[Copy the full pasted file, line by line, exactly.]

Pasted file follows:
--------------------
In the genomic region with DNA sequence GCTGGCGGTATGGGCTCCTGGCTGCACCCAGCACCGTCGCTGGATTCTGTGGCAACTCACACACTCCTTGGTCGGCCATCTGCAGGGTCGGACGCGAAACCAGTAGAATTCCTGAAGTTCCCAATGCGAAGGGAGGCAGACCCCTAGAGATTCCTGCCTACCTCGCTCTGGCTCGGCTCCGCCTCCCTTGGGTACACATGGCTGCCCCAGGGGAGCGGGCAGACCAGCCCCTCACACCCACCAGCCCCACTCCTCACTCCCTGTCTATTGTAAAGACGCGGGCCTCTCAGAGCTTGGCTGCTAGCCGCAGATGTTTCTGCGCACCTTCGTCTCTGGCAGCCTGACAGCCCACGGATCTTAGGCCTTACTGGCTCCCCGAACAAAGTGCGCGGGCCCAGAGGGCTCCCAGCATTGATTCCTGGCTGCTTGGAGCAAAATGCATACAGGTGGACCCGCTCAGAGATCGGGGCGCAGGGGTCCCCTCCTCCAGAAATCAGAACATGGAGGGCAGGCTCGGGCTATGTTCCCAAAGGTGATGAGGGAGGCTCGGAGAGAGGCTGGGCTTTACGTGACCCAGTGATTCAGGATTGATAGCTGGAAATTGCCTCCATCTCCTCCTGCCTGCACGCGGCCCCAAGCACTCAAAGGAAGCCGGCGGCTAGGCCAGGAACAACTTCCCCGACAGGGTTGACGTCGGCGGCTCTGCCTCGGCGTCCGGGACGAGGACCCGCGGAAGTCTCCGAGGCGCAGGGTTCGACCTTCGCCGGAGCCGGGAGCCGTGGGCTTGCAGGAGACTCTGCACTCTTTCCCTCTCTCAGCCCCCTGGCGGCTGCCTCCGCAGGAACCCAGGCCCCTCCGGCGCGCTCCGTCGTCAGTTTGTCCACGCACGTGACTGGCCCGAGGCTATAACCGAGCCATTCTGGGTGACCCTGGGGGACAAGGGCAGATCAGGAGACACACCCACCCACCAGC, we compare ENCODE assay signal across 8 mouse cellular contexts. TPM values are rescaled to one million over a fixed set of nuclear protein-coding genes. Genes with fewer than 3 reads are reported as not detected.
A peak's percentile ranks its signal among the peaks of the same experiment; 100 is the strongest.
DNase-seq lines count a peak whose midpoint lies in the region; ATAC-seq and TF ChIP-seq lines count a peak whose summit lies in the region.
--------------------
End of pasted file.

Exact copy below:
In the genomic region with DNA sequence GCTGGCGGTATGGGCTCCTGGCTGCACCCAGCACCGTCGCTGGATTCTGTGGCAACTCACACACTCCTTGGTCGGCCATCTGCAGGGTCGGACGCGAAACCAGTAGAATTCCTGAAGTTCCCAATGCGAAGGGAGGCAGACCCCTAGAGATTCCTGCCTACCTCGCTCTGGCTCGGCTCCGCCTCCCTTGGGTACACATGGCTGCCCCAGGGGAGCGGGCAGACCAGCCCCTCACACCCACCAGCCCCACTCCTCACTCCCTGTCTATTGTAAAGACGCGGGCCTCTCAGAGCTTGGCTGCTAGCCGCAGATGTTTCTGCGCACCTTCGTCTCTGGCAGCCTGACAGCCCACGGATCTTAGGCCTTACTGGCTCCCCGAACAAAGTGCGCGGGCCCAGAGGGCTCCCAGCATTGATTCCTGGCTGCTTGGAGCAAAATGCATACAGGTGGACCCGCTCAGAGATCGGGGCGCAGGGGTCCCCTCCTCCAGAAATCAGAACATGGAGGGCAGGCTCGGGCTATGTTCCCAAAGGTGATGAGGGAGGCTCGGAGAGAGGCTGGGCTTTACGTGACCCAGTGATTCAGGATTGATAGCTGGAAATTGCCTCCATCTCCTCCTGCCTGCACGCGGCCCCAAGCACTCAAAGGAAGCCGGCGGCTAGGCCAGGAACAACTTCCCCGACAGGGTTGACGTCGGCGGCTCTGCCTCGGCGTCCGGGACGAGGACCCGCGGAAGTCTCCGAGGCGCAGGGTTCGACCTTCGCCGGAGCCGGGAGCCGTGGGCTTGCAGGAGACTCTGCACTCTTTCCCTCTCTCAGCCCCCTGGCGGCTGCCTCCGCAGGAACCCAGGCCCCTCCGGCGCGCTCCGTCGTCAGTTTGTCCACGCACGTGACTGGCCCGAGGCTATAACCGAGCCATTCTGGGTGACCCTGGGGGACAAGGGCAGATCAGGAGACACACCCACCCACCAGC, we compare ENCODE assay signal across 8 mouse cellular contexts. TPM values are rescaled to one million over a fixed set of nuclear protein-coding genes. Genes with fewer than 3 reads are reported as not detected.
A peak's percentile ranks its signal among the peaks of the same experiment; 100 is the strongest.
DNase-seq lines count a peak whose midpoint lies in the region; ATAC-seq and TF ChIP-seq lines count a peak whose summit lies in the region.